In 1950, I was a first grader, one of the first to attend school in the county’s newest rural school house. Two days a month, the yellow Sonoma County Public Library bookmobile visited the school and we were allowed to select a library book! Without today’s technology of televisions, computer games, videos or CD’s, a book was our gateway to another world of fantasy, imagination, and excitement.
We lined up at the bookmobile door in two rows. Squirming, wiggling and chattering, barely able to contain our excitement, we waited our turn to enter the truck. Finally, it was my turn.
The librarian directed me to the two shelves dedicated to beginning readers, and I made my selection. The librarian lectured me about my responsibility to care for library property, and wrote down my name and the book’s title. She tucked a small card into the back cover. The book was mine to enjoy until the bookmobile returned.
Triumphantly, I carried my book down the steps and flashed a smug smile at the fidgeting children still standing in the hot sun. Their jealous gaze followed me into the shade of a nearby tree where I sat down to read.
The book was a treasure, sent to me personally by the President of the United States, who owned the Sonoma County Public Library System and personally sent out the yellow bookmobiles to rural schools, as a symbol of truth, justice and the American Way. This, I knew, in my heart of hearts.
I walked home from school that day, carrying my lunch pail, sweater and my precious library book under my arm. One of my companions suggested we take a different route home. Though this was against my mama’s rules, the chanting of “chicken” cinched my decision to agree.
Several blocks from the school, our path brought us to a deep PG&E worker’s hole, loosely covered by boards. Our leader pranced across the boards and “double-dog dared” us to follow. Another child crossed the teetering boards successfully.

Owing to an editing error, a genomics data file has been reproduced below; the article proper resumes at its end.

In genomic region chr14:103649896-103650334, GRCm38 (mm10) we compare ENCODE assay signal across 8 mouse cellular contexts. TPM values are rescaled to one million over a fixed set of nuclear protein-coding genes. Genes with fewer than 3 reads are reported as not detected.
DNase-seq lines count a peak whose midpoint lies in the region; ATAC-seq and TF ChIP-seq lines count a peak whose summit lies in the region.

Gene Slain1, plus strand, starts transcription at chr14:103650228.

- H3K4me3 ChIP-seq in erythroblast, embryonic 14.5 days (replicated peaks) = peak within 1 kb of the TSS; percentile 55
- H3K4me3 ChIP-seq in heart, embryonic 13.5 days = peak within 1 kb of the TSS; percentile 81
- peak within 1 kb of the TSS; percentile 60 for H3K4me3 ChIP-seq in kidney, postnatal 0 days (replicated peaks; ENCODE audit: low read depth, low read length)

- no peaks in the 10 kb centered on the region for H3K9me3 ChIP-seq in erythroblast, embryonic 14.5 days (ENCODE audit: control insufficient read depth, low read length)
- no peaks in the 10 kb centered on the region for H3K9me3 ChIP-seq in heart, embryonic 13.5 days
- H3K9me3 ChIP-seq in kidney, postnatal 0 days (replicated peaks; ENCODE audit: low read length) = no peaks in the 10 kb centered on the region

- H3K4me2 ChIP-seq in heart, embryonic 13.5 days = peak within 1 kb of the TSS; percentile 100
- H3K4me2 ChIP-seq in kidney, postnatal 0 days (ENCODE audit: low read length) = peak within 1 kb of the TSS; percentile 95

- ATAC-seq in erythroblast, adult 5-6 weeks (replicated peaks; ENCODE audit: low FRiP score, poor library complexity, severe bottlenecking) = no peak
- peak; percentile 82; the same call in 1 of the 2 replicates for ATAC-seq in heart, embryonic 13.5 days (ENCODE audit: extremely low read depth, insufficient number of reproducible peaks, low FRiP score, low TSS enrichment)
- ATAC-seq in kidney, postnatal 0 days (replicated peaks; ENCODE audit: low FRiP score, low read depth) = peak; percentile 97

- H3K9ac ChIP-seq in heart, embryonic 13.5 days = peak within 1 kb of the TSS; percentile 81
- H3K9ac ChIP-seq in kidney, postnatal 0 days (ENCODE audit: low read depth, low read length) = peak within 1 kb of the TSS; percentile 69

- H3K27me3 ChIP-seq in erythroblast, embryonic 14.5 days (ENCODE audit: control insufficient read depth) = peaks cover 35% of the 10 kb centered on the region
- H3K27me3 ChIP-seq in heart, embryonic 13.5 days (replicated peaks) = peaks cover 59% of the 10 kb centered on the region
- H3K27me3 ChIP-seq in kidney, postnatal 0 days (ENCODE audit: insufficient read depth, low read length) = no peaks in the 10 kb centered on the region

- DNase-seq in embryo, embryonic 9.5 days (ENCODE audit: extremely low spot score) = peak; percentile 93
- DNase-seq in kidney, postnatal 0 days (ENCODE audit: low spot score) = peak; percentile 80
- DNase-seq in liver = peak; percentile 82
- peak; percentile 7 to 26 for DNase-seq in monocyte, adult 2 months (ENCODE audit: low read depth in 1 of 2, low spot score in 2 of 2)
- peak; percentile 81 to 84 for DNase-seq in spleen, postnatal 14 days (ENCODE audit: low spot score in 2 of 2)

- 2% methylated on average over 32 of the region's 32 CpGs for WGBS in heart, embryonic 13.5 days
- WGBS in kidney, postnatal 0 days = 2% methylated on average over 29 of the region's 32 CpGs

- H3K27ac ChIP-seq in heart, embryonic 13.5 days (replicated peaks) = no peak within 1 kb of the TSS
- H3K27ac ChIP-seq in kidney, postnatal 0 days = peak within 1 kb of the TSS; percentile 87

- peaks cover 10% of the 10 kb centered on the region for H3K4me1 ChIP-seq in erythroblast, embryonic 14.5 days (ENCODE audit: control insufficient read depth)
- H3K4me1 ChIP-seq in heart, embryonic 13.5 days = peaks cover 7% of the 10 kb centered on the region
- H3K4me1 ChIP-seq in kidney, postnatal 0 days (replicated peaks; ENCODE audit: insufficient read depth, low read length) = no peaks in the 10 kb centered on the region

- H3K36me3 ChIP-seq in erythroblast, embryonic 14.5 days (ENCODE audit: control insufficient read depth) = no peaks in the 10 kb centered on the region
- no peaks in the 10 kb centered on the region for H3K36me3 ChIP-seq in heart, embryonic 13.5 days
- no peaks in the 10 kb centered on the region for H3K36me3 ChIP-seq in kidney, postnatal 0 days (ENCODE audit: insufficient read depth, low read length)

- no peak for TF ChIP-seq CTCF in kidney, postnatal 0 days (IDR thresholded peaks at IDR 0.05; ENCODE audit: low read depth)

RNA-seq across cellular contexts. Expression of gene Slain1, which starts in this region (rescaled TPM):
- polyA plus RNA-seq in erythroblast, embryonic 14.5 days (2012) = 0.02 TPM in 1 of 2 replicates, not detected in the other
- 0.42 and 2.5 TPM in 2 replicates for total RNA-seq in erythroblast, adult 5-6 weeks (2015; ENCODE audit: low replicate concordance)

I was afraid, but due to a “double-dog dare,” I had no choice but to give in to peer pressure. Fighting back tears, I clutched my lunch pail, sweater and library book, closed my eyes, and took a precarious step onto the wobbly boards. Flailing my hands outward to keep my balance, my precious book tumbled down between the boards into the dark hole, and surely, into the pits of hell. Horrified, we crouched over the hole and peered into the darkness; surely at least a hundred feet deep. I could barely see the pages flipping gently back and forth. The hole was too deep, and too challenging for our six-year-old minds to comprehend. My precious library book was gone!
I contemplated the outcome of this catastrophe. The President of the United States had personally commissioned the book into my hands, and I had failed him…. miserably. Someone was going to jail. I felt sure they wouldn’t put a six-year-old in jail, but if not me, then who? Suddenly, it became all too clear. They would put Daddy in jail because I was his kid and somebody had to pay for my grievous blunder.
Tears of regret, shame and panic plagued my walk home, where I hid in the closet for hours, despite my mother’s pleas to discuss the problem. I sat in the darkness, crying, imagining what would become of us. Mama would have to go to work. We would be poor, and everyone would point fingers at me, knowing I was the reason my Daddy was in jail.
When Daddy came home that evening, it took him about four seconds to grab me by the collar and pulled me out of the closet. Then, he whacked my bottom. Daddy always could get to the seat of a problem in about four seconds. He bellowed, “What the heck is going on?”
Between tears and trembling, I confessed my disobedience to come straight home and how I’d lost my library book down a hundred foot deep hole. I decided not to mention the part about him going to jail. He’d know as soon as the library police showed up to arrest him.
After dinner, Daddy drove me back to the gigantic, monstrous hole that yawned beneath the boards at least a hundred feet deep, the hole that had swallowed my precious book, the hole that was the cause of his impending incarceration, the ruination of my family, and my everlasting shame.
“Stand back, now,” He said. Daddy leaned over the yawning cavern, reached down with his long arm…and pulled out the book!
Things were easier back then, when I was six years old. No matter what happened, it seemed that I could always count on Daddy to solve enormous, life- shattering problems with one sweep of his big hand. I remember that I snuggled against his shoulder as we drove home, with my very own library book clutched tightly to my chest.